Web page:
The authors have reported numerous limits to their study. They report it is difficult to do a randomised trial and forbid the control group from masturbating. Another limitation is that data of the main outcome measures are self-reported and at risk for overstatement and falsification. In addition, although they asked patients about their regularity of masturbation, the researchers could not examine whether there are different erectile function results among the subgroups, due to the low number of participants in each category. Finally, they did not assess whether study participants masturbated with an erect or soft penis.

In conclusion, this is the first study which delved into a correlation between masturbation and both better erectile function and urinary continence of patients treated with nsRP. If masturbation is the rationale for the better functional outcome or if a better functional outcome leads to more masturbation remains indefinite and needs to be corroborated in future studies consisting of larger samples, since randomized controlled trials are difficult to achieve. Nonetheless, masturbation, which neither incurs any costs nor undesirable effects might be a promising approach for regaining erectile function and urinary continence, and patients could be encouraged to masturbate after nsRP.



Meissner VH, Dumler S, Kron M, et al. Association between masturbation and functional outcome in the postoperative course after nerve-sparing radical prostatectomy. Transl Androl Urol. 2020;9(3):1286-1295.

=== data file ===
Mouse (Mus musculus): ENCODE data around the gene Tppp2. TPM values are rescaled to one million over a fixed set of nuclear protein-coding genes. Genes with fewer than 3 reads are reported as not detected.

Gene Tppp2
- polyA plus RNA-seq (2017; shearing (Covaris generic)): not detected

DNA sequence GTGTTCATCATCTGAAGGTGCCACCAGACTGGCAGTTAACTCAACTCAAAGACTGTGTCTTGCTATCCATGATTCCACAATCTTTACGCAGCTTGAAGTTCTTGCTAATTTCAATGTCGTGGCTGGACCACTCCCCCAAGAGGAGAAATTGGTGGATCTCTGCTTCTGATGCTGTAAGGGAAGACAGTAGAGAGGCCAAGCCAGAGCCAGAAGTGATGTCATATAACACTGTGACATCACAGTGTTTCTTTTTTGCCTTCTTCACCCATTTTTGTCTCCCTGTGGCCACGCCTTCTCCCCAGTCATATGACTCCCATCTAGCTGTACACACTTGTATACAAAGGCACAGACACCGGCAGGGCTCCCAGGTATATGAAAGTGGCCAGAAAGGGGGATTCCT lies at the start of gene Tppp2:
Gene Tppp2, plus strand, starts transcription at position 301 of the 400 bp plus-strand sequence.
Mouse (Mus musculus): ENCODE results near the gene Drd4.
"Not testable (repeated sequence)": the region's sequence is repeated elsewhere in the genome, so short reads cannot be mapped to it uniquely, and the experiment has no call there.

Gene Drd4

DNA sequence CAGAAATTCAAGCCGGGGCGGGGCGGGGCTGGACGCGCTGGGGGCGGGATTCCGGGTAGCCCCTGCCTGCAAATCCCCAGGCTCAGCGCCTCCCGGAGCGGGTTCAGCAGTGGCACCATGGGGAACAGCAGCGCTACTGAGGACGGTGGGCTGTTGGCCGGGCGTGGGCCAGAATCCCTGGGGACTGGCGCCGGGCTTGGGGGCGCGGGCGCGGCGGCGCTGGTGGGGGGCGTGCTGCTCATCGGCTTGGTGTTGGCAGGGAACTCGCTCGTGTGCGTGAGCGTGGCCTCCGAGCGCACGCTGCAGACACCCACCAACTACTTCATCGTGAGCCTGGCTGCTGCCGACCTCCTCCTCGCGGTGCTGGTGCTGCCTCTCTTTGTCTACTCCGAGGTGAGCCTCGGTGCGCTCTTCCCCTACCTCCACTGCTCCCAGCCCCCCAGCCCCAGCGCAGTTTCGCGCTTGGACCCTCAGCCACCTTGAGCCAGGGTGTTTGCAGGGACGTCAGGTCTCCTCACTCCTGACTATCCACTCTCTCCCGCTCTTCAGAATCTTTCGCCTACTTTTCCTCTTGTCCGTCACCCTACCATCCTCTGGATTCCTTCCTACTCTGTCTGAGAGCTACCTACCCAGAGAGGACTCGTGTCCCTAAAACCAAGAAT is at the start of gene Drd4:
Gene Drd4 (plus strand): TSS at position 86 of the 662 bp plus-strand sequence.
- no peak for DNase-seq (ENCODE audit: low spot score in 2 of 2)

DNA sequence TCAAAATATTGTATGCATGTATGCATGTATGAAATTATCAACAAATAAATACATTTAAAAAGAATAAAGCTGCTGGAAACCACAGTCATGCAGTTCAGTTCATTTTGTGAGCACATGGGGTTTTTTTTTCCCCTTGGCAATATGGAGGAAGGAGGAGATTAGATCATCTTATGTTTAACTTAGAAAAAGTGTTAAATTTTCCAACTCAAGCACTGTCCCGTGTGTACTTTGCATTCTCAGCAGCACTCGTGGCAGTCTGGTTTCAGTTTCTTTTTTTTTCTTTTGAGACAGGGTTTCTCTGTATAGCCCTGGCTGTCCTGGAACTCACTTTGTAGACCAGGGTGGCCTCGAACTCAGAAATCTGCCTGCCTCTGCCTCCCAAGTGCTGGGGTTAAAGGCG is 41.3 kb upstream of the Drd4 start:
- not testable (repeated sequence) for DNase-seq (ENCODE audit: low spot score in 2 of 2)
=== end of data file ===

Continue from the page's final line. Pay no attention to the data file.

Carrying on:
About the Author

Kalli Spencer

MBBCh, FC Urol (SA), MMed (Urol), Dip.Couns (AIPC)

Kalli is an internationally renowned Urological Surgeon, specialising in oncology and robotic surgery. He trained and worked in South Africa, before relocating to Australia where he has worked at Macquarie University Hospital and Westmead Hospital. His passion for what he does extends beyond the operating room, through public health advocacy, education and community awareness of men’s health, cancer and sexuality.

Kalli has been involved with the Prostate Cancer Foundation of Australia for many years, advocating for improved cancer care and facilitating community prostate cancer support groups.